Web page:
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A student asked me the following question:

"In the reading test I always spend too much time on the first two sections and never reach passage 3. How can I change this habit?"

I think the student already knew what my answer would be:

"You need to be more disciplined and force yourself to keep to a time schedule in the test."

Remember:

- Spend 20 minutes on each passage.
- Miss any questions that seem too difficult.
- Move on if a question is taking you too long.
- Get to the end of the test, and return to the questions you missed.

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Many students write to me because they are worried about strange or difficult questions they have found (usually for writing task 2).

I think you need to remember that it's impossible to prepare for every topic or question that might appear in the exam. You will go mad if you try to do this!

The solution is to make sure you "know what you know". Focus on the common topics that appear regularly, not the strange topic that your friend found on a website.

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Too many students (and teachers) waste time worrying about the 'complex structures' aspect of the grammar score in the writing test.

From what I've seen when marking essays, 99% of students are able to write sentences with more than one clause, using words like and, but, because, while, which, if... to connect ideas. Therefore, they are able to meet the requirement for 'complex structures'.

On the other hand, many of the same students are not able to produce frequent error-free sentences (band 7), and it's rare for me to see essays in which the majority of sentences are error-free (band 8).

So, if people can't produce error-free sentences, why are they worrying about complex structures? In most cases, the key to a high grammar score is fewer mistakes, not more complex sentences.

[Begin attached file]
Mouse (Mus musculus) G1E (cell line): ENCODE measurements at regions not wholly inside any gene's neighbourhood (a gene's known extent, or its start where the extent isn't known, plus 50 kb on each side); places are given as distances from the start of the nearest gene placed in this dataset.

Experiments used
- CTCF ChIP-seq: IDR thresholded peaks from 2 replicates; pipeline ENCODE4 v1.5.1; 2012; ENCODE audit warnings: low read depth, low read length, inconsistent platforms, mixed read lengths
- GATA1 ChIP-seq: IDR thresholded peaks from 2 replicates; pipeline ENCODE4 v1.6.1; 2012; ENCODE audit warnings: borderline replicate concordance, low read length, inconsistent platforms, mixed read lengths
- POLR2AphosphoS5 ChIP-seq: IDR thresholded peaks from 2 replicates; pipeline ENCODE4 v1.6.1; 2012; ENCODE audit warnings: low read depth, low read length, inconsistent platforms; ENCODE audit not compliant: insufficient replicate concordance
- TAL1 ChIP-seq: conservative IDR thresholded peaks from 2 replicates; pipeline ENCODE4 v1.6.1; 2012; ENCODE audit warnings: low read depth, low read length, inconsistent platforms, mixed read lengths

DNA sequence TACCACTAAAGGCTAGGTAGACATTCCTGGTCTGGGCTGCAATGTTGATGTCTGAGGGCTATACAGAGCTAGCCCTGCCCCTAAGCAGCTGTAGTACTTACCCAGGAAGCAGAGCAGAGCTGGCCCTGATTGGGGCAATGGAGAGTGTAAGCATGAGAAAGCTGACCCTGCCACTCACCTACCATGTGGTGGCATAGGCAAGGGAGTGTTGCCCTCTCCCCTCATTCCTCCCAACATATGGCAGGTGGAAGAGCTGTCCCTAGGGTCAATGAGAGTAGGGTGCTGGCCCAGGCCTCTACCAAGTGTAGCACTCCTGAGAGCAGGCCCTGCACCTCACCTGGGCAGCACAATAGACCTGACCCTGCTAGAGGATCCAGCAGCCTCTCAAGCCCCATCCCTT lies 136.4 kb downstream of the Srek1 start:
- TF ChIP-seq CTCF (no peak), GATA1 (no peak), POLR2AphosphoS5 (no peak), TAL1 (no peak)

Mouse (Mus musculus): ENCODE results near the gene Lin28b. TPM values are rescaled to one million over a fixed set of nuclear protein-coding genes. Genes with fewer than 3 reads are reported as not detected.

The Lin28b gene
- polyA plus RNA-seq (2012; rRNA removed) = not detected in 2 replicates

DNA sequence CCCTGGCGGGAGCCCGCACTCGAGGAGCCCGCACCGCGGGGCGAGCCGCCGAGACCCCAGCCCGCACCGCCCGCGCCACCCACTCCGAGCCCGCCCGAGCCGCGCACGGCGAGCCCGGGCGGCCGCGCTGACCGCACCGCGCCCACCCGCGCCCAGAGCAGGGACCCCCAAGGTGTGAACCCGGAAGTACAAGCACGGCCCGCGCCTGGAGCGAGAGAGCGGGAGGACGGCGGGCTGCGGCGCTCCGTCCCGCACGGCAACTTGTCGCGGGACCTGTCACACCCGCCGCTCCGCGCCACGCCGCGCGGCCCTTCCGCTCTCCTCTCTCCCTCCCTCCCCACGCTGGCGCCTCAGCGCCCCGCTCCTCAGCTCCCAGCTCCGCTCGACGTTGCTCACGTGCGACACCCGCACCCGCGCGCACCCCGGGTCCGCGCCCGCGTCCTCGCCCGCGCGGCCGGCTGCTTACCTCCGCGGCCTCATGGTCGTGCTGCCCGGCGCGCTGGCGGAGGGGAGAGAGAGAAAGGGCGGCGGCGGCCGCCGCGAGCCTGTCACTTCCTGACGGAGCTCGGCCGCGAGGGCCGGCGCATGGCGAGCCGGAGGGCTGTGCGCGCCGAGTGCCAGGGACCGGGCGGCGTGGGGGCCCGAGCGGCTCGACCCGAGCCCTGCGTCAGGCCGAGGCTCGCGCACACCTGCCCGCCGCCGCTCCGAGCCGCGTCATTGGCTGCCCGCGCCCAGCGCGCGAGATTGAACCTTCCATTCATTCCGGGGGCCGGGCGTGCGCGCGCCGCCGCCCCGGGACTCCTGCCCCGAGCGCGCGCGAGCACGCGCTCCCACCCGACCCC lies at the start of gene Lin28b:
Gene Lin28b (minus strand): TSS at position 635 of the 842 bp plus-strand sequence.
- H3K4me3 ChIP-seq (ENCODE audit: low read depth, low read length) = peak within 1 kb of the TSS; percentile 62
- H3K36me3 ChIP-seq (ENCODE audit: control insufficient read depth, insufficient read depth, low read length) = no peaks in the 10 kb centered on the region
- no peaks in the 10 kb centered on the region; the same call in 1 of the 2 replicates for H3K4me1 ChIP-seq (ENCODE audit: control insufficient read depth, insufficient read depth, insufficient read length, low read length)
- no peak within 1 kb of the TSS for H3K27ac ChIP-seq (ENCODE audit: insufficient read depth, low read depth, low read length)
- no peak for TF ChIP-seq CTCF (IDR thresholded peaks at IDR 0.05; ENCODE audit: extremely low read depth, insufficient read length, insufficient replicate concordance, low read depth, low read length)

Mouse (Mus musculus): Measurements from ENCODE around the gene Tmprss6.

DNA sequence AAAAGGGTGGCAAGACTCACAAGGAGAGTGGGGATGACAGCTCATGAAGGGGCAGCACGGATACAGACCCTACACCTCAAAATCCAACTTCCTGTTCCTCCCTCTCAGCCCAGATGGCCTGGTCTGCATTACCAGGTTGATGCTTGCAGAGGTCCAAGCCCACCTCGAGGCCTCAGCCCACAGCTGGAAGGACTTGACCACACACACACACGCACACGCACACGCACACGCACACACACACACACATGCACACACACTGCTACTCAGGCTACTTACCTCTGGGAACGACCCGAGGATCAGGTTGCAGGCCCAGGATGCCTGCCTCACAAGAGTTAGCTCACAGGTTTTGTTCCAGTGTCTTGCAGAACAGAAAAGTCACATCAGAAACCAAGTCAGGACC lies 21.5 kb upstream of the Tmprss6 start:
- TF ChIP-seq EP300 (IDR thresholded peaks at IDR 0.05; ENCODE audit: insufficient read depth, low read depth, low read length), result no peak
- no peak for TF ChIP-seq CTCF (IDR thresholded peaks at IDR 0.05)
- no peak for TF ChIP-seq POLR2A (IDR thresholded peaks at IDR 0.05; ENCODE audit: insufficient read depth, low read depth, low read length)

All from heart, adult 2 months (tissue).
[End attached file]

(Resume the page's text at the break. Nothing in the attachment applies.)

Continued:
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Sometimes the part 2 task looks difficult but there's an easy way to answer. Here are three examples:

1) Describe something that you collect.

Most students panic because they don't collect anything. But this question is easier than you think. If your hobby is listening to music or reading books, just tell the examiner that you collect CDs or novels. You could talk about your "collection" of clothes or shoes. Everyone has a collection of something, even if you don't call yourself a collector.

2) Describe an important decision that you made.

Easy. Just talk about the subject you chose to study or the career you decided to pursue. If you moved to live/study in a different country, you could talk about that.

3) Describe an important letter you received.

Use the answer you gave for number 2 (with a few small changes). Talk about the letter you received confirming your place on a university course, or confirming a successful job application.

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Here are three types of linking (cohesive devices) with some examples from last week's 'maps' answer for types 2 and 3.

1) The 'normal' linking words that everyone learns

and, but, because, while, whereas, by contrast, however, furthermore etc.

2) Using pronouns and determiners to refer to a previous idea

- three main modifications were made... These involved
- there were three bus stops... These were
- the addition of a bus station... This bus station
- the car park, which was situated... this original car park

3) Using synonyms or paraphrasing to connect ideas

- some changes were made... three main modifications... the changes
- the hospital's transport infrastructure... the hospital's vehicle access
- at the intersection... at the junction
- parking facilities... parking areas... car park... area for parking
- public... visitors... members of the public

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Let's return to the 'small families' question below:

In many countries today, people in cities either live alone or in small family units, rather than in large, extended family groups. Is this a positive or negative trend?

Here's my essay skeleton (using the plan that I wrote here):

..........

Introduction
It is true that cities are seeing a rise in smaller families and one-person households, while the extended family is becoming a rarity. In my opinion, this is a negative development.